No one expects thrillers to be models of logic. However, one would expect that a writer of Baldacci's stature would have enough respect for his loyal readership to come up with a story line that has some basis in reality. In addition, at four hundred pages, "Split Second" is too long and lumbering. As appealing as the main characters are, they cannot make up for the unbelievable and far-fetched narrative that left me shaking my head in disbelief.

A Blind Eye
A Blind Eye
by G. M. Ford
Edition: Hardcover
22 used & new from CDN$ 0.03

5.0 out of 5 stars On the trail of a twisted killer., Oct. 12 2003
This review is from: A Blind Eye (Hardcover)
"A Blind Eye," by G. M. Ford, features the tough and taciturn Frank Corso, a true crime writer who is on the lam. Corso is wanted in Texas as a material witness, and he decides to lie low until the warrant for his arrest expires. Along with his former lover, photojournalist Meg Dougherty, Frank gets into an accident on a Wisconsin highway during a heavy blizzard. When Dougherty and Corso take shelter in an abandoned house, they discover the grisly remains of a murdered family.
Corso is manipulated by the local sheriff into investigating this crime, which leads him to several states in his pursuit of a very unusual serial killer. "A Blind Eye" explores the pathological side of human nature, especially the way in which horribly abused children sometimes grow into deeply disturbed and violent adults.
Corso is a terrific character. He is strong, courageous, and eerily intuitive, and his girlfriend, Meg Dougherty, is gutsy and tenacious. The secondary characters are also well-drawn. G. M. Ford's plot is intricate and engrossing, and he ratchets up the tension to an agonizing level prior to the hair-raising and electrifying finale. "A Blind Eye" is a powerful and unsettling thriller that may give you nightmares.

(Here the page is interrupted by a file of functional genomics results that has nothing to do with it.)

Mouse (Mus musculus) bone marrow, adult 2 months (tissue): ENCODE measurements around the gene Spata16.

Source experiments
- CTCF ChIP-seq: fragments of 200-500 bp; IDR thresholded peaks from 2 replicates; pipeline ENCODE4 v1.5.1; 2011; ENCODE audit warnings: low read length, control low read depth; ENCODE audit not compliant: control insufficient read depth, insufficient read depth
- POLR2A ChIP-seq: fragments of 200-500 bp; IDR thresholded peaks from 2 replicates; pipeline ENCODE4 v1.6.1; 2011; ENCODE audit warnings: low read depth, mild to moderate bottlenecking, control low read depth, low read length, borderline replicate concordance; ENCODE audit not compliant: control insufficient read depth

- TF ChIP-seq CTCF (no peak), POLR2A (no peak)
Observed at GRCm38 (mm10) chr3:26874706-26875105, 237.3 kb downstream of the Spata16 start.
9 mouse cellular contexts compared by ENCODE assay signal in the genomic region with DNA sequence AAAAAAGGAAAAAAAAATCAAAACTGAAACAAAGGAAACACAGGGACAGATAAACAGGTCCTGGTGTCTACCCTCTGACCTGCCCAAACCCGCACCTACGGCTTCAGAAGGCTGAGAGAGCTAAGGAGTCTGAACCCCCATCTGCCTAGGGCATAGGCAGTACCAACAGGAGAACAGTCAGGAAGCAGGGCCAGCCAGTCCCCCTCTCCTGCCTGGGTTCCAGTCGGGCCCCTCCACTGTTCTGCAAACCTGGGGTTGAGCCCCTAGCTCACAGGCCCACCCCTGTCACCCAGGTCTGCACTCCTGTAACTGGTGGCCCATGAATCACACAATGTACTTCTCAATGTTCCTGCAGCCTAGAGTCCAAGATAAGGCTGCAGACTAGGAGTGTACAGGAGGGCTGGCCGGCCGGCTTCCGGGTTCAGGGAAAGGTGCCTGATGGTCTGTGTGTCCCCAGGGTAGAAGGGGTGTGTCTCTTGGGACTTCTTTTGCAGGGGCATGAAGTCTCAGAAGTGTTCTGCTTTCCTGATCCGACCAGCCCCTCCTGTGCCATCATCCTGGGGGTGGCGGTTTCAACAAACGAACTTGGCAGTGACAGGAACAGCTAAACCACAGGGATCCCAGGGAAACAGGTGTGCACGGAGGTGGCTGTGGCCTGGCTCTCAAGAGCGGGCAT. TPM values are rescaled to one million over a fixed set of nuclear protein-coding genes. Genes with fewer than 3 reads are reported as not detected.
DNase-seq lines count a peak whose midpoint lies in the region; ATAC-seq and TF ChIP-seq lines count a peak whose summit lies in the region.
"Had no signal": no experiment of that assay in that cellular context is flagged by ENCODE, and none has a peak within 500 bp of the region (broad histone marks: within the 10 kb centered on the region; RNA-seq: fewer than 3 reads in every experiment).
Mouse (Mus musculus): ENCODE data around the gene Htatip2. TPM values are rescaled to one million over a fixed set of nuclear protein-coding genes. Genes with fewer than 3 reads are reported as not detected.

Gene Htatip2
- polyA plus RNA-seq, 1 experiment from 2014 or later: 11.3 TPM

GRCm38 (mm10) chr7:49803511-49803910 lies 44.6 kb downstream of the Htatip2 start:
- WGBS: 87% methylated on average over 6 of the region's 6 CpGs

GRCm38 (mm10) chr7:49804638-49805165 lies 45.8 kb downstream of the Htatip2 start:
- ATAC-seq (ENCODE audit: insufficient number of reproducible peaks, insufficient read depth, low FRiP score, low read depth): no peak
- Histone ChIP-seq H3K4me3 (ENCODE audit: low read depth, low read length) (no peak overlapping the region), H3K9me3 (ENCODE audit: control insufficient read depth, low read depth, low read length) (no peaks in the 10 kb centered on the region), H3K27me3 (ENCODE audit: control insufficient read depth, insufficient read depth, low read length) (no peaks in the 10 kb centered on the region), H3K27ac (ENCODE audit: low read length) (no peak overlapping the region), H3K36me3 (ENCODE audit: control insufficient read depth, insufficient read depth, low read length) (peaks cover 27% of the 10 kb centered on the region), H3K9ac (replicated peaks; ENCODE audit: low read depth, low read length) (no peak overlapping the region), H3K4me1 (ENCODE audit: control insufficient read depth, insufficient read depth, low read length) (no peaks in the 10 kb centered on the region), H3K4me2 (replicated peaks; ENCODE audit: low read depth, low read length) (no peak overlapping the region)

Daughter's Keeper
Daughter's Keeper
by Ayelet Waldman
Edition: Hardcover
27 used & new from CDN$ 0.16

5.0 out of 5 stars Poignant story of a family in crisis., Oct. 12 2003
This review is from: Daughter's Keeper (Hardcover)
Ayelet Waldman, in a startling departure from her Mommy-Track Mysteries, has written a serious novel called "Daughter's Keeper". It is about a middle-aged woman named Elaine Goodman who owns her own pharmacy, lives with a man she loves, and is contentedly looking forward to a restful retirement.
Elaine's happiness would be complete were it not for her contentious daughter, Olivia. Olivia is a college dropout and a political activist. She was jailed briefly on several occasions for participating in various protests, and she works as a waitress to support herself and her boyfriend, Jorge, an illegal immigrant. Olivia never knew her father, and her relationship with her mother has always been thorny.
This uneasy mother-daughter relationship is tested when Olivia faces a series of legal and personal crises that threaten to destroy her future. Suddenly, Elaine must make some tough decisions. Should she concentrate on keeping her own life on track, or should she sacrifice her plans to help Olivia?
Waldman slowly and deliberately sets up her story and she fleshes out her characters carefully. We get to know Elaine as a person who has suffered and struggled to get where she is, and who admits that mothering Olivia has never been easy for her. Olivia is a caring and compassionate individual who is too brash, naive, and impulsive for her own good. A particularly fascinating character in this novel is Izaya Feingold-Upchurch, a passionate defense attorney who helps Olivia when she gets into serious legal trouble.
Waldman explores many themes in "Daughter's Keeper". How much do we owe our children, especially when they reach their twenties and act irresponsibly? What is the statute of limitations for parents when it comes to rescuing their adult children? While telling the story of Elaine and Olivia Goodman, Waldman also discusses the legal and social ramifications of the often unfair and draconian federal mandatory minimum sentencing laws. This part of the book is both instructive and extremely disturbing.